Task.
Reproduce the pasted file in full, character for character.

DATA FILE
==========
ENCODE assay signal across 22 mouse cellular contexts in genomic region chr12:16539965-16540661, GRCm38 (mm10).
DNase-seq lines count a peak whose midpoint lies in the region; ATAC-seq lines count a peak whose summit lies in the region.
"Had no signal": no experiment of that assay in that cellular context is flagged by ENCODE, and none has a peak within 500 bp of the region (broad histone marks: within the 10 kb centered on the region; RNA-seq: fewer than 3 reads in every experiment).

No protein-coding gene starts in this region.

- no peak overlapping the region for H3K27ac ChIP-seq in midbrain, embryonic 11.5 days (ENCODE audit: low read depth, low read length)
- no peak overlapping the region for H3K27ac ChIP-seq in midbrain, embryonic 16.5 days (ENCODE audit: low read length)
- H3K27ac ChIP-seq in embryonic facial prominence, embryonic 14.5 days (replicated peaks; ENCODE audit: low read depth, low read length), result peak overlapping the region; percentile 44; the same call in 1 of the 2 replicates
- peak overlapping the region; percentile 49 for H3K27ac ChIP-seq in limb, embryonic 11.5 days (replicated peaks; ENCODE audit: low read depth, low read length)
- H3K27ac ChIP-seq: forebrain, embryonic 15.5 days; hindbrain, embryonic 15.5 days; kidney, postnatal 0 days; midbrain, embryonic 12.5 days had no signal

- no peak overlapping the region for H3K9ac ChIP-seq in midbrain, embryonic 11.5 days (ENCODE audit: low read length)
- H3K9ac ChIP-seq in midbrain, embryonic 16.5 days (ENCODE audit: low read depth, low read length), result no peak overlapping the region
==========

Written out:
ENCODE assay signal across 22 mouse cellular contexts in genomic region chr12:16539965-16540661, GRCm38 (mm10).
DNase-seq lines count a peak whose midpoint lies in the region; ATAC-seq lines count a peak whose summit lies in the region.
"Had no signal": no experiment of that assay in that cellular context is flagged by ENCODE, and none has a peak within 500 bp of the region (broad histone marks: within the 10 kb centered on the region; RNA-seq: fewer than 3 reads in every experiment).

No protein-coding gene starts in this region.

- no peak overlapping the region for H3K27ac ChIP-seq in midbrain, embryonic 11.5 days (ENCODE audit: low read depth, low read length)
- no peak overlapping the region for H3K27ac ChIP-seq in midbrain, embryonic 16.5 days (ENCODE audit: low read length)
- H3K27ac ChIP-seq in embryonic facial prominence, embryonic 14.5 days (replicated peaks; ENCODE audit: low read depth, low read length), result peak overlapping the region; percentile 44; the same call in 1 of the 2 replicates
- peak overlapping the region; percentile 49 for H3K27ac ChIP-seq in limb, embryonic 11.5 days (replicated peaks; ENCODE audit: low read depth, low read length)
- H3K27ac ChIP-seq: forebrain, embryonic 15.5 days; hindbrain, embryonic 15.5 days; kidney, postnatal 0 days; midbrain, embryonic 12.5 days had no signal

- no peak overlapping the region for H3K9ac ChIP-seq in midbrain, embryonic 11.5 days (ENCODE audit: low read length)
- H3K9ac ChIP-seq in midbrain, embryonic 16.5 days (ENCODE audit: low read depth, low read length), result no peak overlapping the region